My interest in this paper is in seeing the Borgian poetics and let me stress that I will assume throughout that it is indeed implied and/or unconscious as the realization of principles that are directly related to (European) structuralism…
Structuralism has only recently arrived, whereas Borges has been writing fiction since the thirties. . . .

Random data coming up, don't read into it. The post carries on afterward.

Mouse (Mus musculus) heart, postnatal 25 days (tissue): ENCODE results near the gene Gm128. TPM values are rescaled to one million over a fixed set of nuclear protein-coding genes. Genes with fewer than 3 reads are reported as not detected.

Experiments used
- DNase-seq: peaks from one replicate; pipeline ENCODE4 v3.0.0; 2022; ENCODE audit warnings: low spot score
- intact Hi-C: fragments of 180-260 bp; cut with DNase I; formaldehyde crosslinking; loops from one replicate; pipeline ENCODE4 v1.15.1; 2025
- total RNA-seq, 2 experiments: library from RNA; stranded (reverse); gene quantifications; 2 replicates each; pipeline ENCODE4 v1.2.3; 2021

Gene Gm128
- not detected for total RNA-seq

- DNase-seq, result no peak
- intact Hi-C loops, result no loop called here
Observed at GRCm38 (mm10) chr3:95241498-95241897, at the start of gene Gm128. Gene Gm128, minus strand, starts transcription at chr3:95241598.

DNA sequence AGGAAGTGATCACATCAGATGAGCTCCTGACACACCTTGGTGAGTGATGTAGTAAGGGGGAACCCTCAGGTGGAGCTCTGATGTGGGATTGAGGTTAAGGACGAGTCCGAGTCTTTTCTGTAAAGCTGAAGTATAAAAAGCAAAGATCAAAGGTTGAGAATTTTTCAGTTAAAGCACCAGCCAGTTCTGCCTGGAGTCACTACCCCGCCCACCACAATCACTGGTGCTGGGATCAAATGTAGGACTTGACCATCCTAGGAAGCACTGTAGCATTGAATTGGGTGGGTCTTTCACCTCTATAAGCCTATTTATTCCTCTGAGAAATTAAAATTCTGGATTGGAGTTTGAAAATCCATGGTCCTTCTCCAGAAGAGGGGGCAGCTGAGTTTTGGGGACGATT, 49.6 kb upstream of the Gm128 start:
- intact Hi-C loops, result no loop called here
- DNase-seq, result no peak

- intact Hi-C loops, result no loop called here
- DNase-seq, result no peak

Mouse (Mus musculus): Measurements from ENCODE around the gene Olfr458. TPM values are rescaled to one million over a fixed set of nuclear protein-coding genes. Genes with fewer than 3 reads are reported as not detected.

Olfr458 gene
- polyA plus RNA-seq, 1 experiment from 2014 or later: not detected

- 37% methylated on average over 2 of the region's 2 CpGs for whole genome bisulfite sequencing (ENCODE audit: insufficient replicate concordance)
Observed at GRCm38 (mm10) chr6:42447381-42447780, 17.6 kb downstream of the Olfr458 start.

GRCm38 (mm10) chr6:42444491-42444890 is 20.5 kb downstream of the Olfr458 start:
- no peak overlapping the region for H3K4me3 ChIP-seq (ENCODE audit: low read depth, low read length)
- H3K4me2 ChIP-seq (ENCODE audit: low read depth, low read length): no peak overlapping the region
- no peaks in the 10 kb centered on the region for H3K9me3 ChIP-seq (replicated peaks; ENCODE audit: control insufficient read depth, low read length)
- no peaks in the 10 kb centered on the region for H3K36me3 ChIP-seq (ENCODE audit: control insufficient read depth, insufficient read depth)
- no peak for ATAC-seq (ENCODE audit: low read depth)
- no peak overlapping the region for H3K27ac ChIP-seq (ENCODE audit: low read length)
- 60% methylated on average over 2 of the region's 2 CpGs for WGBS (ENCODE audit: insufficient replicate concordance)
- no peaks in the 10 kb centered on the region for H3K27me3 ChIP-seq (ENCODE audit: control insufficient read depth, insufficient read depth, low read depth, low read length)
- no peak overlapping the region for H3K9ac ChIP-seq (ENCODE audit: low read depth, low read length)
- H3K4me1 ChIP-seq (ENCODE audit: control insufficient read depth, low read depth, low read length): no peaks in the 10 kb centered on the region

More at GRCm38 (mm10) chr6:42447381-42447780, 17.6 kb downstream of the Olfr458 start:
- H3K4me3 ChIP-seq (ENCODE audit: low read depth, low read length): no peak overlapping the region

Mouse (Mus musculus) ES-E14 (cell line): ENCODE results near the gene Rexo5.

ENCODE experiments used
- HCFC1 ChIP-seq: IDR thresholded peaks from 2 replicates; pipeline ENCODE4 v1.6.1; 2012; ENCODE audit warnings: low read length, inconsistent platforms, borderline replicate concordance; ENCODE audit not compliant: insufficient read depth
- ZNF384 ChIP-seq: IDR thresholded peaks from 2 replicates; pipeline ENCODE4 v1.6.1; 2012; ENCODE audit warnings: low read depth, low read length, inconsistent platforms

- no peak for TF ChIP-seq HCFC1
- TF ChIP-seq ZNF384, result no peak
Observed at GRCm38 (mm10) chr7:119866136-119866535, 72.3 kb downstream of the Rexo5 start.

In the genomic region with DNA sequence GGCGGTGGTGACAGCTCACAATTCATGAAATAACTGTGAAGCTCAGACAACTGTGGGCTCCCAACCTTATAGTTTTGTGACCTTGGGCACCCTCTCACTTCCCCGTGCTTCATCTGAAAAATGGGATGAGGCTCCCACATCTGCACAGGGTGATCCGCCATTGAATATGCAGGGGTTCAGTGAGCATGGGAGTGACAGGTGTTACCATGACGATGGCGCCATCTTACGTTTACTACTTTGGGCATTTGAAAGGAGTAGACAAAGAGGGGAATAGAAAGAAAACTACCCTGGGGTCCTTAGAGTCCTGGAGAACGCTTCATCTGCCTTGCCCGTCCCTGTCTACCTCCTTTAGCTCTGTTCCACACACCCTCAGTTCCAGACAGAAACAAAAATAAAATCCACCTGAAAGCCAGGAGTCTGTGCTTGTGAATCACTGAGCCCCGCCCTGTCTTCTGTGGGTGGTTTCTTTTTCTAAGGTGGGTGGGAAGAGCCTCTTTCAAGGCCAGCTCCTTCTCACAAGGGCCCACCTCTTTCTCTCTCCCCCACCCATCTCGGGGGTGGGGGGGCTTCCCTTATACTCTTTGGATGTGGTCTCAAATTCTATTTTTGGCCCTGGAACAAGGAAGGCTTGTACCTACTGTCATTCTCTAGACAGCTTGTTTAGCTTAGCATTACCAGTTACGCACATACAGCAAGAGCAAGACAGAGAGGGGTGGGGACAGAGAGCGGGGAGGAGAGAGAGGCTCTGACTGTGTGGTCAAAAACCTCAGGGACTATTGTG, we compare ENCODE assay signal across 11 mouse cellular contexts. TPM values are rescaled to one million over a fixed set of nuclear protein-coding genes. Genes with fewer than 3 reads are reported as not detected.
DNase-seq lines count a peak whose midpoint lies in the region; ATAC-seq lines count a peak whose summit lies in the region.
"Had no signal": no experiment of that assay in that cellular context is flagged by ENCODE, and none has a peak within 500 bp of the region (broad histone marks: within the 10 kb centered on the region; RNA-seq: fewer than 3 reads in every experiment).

That Borges’ fiction had for so long before the critically conscious moment of the sixties attracted such interest for its apparently total rupture with established literary values and principles explains to a great degree how we can see him as having sensed, avant la lettre, the esthetic potential of structuralist principles. That Borges is grudgingly admired by the major figures of the current Latin-American literary scene, the dominant Spanish voices of the Third World, despite his political conservatism and his persistent refusal even to recognize a literature of commitment, attests to his acceptance as a bellwether of current literary esthetics. . . .